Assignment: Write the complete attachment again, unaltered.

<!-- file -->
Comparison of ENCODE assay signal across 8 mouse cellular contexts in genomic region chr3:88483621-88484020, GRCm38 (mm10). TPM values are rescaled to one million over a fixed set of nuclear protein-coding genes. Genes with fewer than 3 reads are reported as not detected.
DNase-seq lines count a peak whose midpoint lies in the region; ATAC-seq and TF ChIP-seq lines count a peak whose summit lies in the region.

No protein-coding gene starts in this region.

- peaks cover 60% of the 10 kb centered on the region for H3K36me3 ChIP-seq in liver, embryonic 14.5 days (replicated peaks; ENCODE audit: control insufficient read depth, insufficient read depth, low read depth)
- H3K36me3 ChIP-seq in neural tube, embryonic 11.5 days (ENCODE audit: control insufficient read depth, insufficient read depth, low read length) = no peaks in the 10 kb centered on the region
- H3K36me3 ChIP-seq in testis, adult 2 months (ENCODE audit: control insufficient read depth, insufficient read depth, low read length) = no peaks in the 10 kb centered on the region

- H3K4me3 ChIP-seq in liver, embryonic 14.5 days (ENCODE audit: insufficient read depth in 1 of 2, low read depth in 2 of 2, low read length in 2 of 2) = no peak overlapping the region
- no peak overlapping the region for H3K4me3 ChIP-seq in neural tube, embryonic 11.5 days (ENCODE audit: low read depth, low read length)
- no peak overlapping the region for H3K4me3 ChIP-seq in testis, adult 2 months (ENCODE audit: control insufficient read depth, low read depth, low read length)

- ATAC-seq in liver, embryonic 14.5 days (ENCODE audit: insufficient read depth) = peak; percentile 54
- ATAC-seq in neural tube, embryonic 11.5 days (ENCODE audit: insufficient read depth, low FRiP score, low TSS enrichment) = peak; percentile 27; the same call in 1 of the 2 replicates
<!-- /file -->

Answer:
Comparison of ENCODE assay signal across 8 mouse cellular contexts in genomic region chr3:88483621-88484020, GRCm38 (mm10). TPM values are rescaled to one million over a fixed set of nuclear protein-coding genes. Genes with fewer than 3 reads are reported as not detected.
DNase-seq lines count a peak whose midpoint lies in the region; ATAC-seq and TF ChIP-seq lines count a peak whose summit lies in the region.

No protein-coding gene starts in this region.

- peaks cover 60% of the 10 kb centered on the region for H3K36me3 ChIP-seq in liver, embryonic 14.5 days (replicated peaks; ENCODE audit: control insufficient read depth, insufficient read depth, low read depth)
- H3K36me3 ChIP-seq in neural tube, embryonic 11.5 days (ENCODE audit: control insufficient read depth, insufficient read depth, low read length) = no peaks in the 10 kb centered on the region
- H3K36me3 ChIP-seq in testis, adult 2 months (ENCODE audit: control insufficient read depth, insufficient read depth, low read length) = no peaks in the 10 kb centered on the region

- H3K4me3 ChIP-seq in liver, embryonic 14.5 days (ENCODE audit: insufficient read depth in 1 of 2, low read depth in 2 of 2, low read length in 2 of 2) = no peak overlapping the region
- no peak overlapping the region for H3K4me3 ChIP-seq in neural tube, embryonic 11.5 days (ENCODE audit: low read depth, low read length)
- no peak overlapping the region for H3K4me3 ChIP-seq in testis, adult 2 months (ENCODE audit: control insufficient read depth, low read depth, low read length)

- ATAC-seq in liver, embryonic 14.5 days (ENCODE audit: insufficient read depth) = peak; percentile 54
- ATAC-seq in neural tube, embryonic 11.5 days (ENCODE audit: insufficient read depth, low FRiP score, low TSS enrichment) = peak; percentile 27; the same call in 1 of the 2 replicates